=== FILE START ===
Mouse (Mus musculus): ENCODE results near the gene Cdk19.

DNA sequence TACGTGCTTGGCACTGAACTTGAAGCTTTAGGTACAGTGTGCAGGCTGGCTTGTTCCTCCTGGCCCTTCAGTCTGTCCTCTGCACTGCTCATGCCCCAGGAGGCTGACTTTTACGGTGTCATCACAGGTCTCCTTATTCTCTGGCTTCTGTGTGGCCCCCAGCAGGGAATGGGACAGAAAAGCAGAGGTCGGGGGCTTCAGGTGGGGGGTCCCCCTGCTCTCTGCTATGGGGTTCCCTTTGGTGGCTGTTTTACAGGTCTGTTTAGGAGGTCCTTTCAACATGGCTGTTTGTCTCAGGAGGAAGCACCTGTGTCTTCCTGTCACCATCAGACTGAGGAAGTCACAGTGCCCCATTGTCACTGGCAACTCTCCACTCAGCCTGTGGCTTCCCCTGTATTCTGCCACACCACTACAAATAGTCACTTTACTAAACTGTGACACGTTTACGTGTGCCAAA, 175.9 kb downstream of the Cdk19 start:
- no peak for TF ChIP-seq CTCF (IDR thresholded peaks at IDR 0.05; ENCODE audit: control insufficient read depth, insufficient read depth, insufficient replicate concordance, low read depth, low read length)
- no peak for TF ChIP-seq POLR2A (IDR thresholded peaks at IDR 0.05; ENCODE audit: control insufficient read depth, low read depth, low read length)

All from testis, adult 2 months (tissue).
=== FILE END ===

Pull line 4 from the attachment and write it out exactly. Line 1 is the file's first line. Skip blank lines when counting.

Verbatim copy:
- no peak for TF ChIP-seq POLR2A (IDR thresholded peaks at IDR 0.05; ENCODE audit: control insufficient read depth, low read depth, low read length)